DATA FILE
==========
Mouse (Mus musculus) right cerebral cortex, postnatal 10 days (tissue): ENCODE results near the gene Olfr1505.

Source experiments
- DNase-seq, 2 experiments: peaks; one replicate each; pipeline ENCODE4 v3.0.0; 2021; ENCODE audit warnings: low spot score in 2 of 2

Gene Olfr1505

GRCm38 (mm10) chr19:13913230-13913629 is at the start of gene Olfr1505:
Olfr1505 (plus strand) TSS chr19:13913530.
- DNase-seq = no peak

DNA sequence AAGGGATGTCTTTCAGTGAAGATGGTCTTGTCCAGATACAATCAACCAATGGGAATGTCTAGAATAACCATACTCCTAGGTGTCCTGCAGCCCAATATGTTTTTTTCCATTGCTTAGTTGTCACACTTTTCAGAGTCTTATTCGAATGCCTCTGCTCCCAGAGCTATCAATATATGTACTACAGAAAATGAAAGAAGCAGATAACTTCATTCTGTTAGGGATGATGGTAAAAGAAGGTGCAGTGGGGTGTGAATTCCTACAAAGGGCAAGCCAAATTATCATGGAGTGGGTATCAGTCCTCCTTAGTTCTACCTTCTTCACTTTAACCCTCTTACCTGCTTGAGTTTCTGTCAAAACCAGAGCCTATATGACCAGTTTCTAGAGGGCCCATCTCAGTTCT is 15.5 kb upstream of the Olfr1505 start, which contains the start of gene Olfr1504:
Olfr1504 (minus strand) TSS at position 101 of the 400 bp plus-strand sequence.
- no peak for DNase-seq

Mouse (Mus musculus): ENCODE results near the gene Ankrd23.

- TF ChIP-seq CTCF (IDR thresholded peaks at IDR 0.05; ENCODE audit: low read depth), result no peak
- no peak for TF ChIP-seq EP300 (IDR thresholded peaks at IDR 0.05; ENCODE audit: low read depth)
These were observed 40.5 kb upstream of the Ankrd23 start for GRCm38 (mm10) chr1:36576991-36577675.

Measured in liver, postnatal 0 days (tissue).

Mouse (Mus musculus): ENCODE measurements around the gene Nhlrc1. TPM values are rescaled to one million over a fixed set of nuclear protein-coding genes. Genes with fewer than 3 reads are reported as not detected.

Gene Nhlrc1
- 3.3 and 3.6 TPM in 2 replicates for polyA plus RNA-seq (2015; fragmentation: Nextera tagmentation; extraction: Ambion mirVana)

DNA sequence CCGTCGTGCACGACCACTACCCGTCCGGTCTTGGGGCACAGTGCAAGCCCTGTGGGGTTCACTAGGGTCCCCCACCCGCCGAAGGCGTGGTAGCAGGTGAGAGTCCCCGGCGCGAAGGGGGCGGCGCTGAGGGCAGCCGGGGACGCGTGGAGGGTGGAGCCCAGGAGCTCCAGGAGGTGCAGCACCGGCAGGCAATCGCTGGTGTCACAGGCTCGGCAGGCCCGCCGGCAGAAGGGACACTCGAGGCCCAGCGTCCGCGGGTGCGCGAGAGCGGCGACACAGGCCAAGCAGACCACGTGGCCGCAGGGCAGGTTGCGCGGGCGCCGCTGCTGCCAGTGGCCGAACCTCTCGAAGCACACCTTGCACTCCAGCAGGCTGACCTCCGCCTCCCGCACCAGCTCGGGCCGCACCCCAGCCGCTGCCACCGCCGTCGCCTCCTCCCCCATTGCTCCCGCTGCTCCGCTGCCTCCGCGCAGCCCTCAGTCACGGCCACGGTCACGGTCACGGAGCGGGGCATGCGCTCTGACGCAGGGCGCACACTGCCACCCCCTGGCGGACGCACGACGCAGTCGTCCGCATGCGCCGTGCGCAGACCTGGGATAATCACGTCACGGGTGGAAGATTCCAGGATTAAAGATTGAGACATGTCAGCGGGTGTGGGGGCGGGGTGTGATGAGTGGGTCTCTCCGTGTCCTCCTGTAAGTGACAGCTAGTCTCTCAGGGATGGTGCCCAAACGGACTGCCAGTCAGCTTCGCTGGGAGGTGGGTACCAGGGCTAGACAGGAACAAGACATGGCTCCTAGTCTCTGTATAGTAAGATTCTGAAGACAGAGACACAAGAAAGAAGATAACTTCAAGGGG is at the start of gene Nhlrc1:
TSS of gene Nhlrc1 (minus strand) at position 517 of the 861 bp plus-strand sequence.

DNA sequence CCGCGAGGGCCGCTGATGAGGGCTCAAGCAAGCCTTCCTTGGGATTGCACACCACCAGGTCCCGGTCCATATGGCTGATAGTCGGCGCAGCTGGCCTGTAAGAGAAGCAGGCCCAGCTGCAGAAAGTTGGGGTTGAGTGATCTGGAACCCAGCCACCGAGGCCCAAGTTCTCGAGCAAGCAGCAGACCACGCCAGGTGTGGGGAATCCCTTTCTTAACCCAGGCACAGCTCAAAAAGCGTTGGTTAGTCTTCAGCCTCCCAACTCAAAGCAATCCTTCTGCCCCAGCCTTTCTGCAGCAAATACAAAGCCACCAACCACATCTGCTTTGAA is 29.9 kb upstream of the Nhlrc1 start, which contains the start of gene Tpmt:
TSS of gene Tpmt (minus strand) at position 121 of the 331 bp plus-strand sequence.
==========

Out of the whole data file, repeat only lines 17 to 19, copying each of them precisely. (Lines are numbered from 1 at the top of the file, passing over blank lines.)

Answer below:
Gene Nhlrc1
- 3.3 and 3.6 TPM in 2 replicates for polyA plus RNA-seq (2015; fragmentation: Nextera tagmentation; extraction: Ambion mirVana)

DNA sequence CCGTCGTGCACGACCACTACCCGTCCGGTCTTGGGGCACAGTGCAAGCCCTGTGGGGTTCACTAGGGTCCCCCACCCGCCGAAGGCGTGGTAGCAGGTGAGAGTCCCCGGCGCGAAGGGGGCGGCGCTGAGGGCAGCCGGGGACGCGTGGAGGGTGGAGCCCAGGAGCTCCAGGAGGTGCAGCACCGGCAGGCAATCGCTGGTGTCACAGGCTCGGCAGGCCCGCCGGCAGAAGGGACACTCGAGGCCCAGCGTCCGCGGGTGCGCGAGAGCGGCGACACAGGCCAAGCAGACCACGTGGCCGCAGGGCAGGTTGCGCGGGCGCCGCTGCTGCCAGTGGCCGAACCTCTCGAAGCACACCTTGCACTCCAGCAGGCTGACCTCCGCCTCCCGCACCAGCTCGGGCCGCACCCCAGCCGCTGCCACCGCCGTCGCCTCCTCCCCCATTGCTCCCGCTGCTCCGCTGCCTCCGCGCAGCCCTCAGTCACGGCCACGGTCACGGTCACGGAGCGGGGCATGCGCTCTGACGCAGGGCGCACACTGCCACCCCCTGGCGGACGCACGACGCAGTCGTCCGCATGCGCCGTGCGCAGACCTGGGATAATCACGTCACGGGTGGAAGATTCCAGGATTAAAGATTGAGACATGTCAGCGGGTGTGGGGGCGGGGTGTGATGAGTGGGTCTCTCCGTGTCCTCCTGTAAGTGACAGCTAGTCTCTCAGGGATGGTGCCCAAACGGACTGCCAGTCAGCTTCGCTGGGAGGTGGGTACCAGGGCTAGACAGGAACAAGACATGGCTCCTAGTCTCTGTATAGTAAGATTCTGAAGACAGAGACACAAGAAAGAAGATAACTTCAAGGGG is at the start of gene Nhlrc1: